Thousands welcome Islamist leader in Tunisia

The Islamists were Tunisia's strongest opposition force at the time Ben Ali cracked down on them two decades ago.

 Thousands welcome Islamist leader in Tunisia

Thousands of Tunisians turned out on Sunday to welcome home an Islamist leader whose return from 22 years of exile marks a powerful symbol of the change that has swept the country this month.

Sheikh Rachid Ghannouchi, head of the Ennahda movement, has lived in London since he was exiled in 1989 by president Zine al-Abdine Ben Ali, who was toppled on Jan. 14 by popular protests that have sent political tremors across the Arab world.

The Islamists were Tunisia's strongest opposition force at the time Ben Ali cracked down on them two decades ago but have not been seen to play a prominent role in the popular revolt. Analysts say they may re-emerge as a prominent political force.

The turnout at Tunis airport on Sunday was the biggest show of support for Ennahda in the past two decades, during which their supporters were jailed by Ben Ali.

"Allahu Akbar", chanted the crowd, made up mainly of young men. "The Muslim people will not surrender." Aiport security struggled to contain the throng, which spilled out into the car park.

Ennahda, which likens its ideology to that of Turkey's ruling AK Party, says it is committed to democracy.

"No to extremism, yes to moderate Islam!" and "No fear of Islam!" read banners held aloft by Ghannouchi's supporters. A group of women stood ready to present him with flowers.

"We don't want an Islamic state, we want a democratic state," said Mohammed Habasi, an Ennahda supporter. "We suffered the most from a lack of democracy."

Speaking to Reuters a day before his return, Ghannouchi said the party's role would be to help anchor a democratic system, social justice and to put a limit to discrimination against banned groups.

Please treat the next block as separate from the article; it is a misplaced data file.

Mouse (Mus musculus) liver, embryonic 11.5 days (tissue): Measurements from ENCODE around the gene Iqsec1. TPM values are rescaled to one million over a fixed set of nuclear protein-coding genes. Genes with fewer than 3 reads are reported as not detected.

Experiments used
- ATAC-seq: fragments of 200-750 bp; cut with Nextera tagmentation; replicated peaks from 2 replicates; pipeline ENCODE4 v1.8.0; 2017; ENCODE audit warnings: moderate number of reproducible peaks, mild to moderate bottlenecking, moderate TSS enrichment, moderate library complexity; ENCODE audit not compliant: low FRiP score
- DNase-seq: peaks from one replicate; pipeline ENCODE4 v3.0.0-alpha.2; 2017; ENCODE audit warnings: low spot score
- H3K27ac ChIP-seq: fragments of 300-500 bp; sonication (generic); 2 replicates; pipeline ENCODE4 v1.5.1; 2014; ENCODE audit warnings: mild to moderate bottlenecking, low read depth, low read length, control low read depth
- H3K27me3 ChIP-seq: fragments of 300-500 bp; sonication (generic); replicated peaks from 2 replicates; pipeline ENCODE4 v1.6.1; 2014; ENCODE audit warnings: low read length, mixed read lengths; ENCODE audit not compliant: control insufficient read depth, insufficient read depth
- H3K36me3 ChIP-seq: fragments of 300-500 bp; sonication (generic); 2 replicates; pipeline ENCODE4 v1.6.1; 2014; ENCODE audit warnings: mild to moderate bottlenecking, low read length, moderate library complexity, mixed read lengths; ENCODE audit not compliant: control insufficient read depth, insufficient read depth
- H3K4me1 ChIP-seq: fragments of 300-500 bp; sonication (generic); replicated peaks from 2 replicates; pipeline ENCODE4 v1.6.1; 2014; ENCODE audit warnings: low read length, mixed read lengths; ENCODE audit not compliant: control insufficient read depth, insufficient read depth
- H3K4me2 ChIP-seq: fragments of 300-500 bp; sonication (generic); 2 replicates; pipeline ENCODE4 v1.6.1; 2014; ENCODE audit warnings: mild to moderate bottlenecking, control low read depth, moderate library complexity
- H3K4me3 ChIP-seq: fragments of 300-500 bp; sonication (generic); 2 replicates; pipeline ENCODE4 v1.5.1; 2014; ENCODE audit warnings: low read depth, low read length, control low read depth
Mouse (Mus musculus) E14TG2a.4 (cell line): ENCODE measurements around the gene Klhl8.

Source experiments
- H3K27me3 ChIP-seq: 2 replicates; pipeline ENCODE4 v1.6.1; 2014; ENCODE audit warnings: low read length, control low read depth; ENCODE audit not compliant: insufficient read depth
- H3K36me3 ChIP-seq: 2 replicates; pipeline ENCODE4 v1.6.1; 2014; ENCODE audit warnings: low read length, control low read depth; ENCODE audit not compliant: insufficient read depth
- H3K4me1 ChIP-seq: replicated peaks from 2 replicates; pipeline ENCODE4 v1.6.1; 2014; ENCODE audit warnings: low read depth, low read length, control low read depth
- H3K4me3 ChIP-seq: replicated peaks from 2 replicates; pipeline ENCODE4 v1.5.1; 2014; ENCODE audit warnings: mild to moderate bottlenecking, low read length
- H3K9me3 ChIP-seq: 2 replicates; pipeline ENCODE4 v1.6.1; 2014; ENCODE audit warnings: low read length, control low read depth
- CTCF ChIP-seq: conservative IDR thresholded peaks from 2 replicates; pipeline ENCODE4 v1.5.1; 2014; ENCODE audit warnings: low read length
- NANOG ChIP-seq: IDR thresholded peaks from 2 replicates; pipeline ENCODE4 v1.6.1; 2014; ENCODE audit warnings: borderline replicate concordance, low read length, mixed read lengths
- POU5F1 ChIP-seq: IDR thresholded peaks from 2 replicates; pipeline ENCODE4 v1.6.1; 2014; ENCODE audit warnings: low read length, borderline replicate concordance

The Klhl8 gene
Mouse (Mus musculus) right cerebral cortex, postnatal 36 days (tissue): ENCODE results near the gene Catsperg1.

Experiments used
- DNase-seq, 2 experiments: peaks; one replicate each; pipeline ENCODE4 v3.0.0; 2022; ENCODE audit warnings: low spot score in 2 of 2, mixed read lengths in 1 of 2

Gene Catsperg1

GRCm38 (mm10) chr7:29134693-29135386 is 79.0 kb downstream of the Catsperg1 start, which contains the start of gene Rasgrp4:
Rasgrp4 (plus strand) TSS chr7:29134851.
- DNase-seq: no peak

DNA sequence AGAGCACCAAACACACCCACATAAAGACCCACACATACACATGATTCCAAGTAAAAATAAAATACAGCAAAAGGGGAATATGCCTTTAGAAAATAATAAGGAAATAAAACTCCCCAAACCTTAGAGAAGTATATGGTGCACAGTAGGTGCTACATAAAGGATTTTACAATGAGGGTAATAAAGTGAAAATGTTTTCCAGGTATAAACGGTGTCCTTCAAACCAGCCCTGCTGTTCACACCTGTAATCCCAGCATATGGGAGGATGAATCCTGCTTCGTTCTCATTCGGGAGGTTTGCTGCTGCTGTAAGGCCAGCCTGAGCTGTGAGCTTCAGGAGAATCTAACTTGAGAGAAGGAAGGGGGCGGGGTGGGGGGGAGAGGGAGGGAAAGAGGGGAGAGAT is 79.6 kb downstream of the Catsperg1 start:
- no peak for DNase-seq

"Not to run for post"

Ghannouchi said his Ennahda party would work for the goals of the popular revolt that forced president Zine al-Abidine Ben Ali to flee Tunisia earlier this month.

Ennahda, he said, would likely contest a fair legislative election, though a decision had yet to be taken.

"We will take part if the conditions for fair elections exist," he said adding however that Ennahda's participation might be limited.

Ben Ali exiled Ghannouchi and cracked down on Ennahda in 1989 after it made a strong showing in elections. Ghannouchi has lived in London ever since. He collected a new Tunisian passport from the country's embassy in London on Thursday.

"The deputy ambassador gave me a warm welcome," he said.

The interim government, which took office after Ben Ali fled on Jan. 14, lifted a ban on parties and freed political prisoners including followers of Ennahda, Arabic for 'Renaissance'.

"Our role will be to participate in realising the goals of this peaceful revolution: to anchor a democratic system, social justice and to put a limit to discrimination against banned groups," Ghannouchi said by telephone.

Ghannouchi said: "The dictatorship weakened all of Tunisian society: politics, civil society. The only space was for the police. Now civil society is trying to rebuild itself.

"We are taking part so we can move from a one-party system to a true multiparty system without corruption or oppression."

"Like Turkey's AK Party"

The interim government has yet to set a date for elections. Ghannouchi said his party, founded in 1981, would not contest a presidential election.

"My brothers inside the country have said they do not want to run for this position," he said, echoing public statements by other Ennahda figures.

Ghannouchi, 69, said he had no desire to seek a state position himself. "There is another generation, a younger generation, qualified for these positions," he said.

Ghannouchi likened Ennahda to Turkey's AK Party, an Islamist-rooted party that has ruled since 2002.

"My books were translated into Turkish and had a great impact on the Turkish Islamist movement," Ghannouchi said.

"Our movement is a national independence movement. It believes in democracy: that Tunisia must be governed by real, complete democracy, with no exceptions, no oppression, no restrictions on freedom of expression and real judicial independence."

Tunisia has imposed a strict secular order since independence from France in 1956, such as ban on headscarf. Habib Bourguiba, the independence leader and long-time president, was known to be anti-Islam. Ben Ali followed him.


Last Mod: 31 Ocak 2011, 12:28
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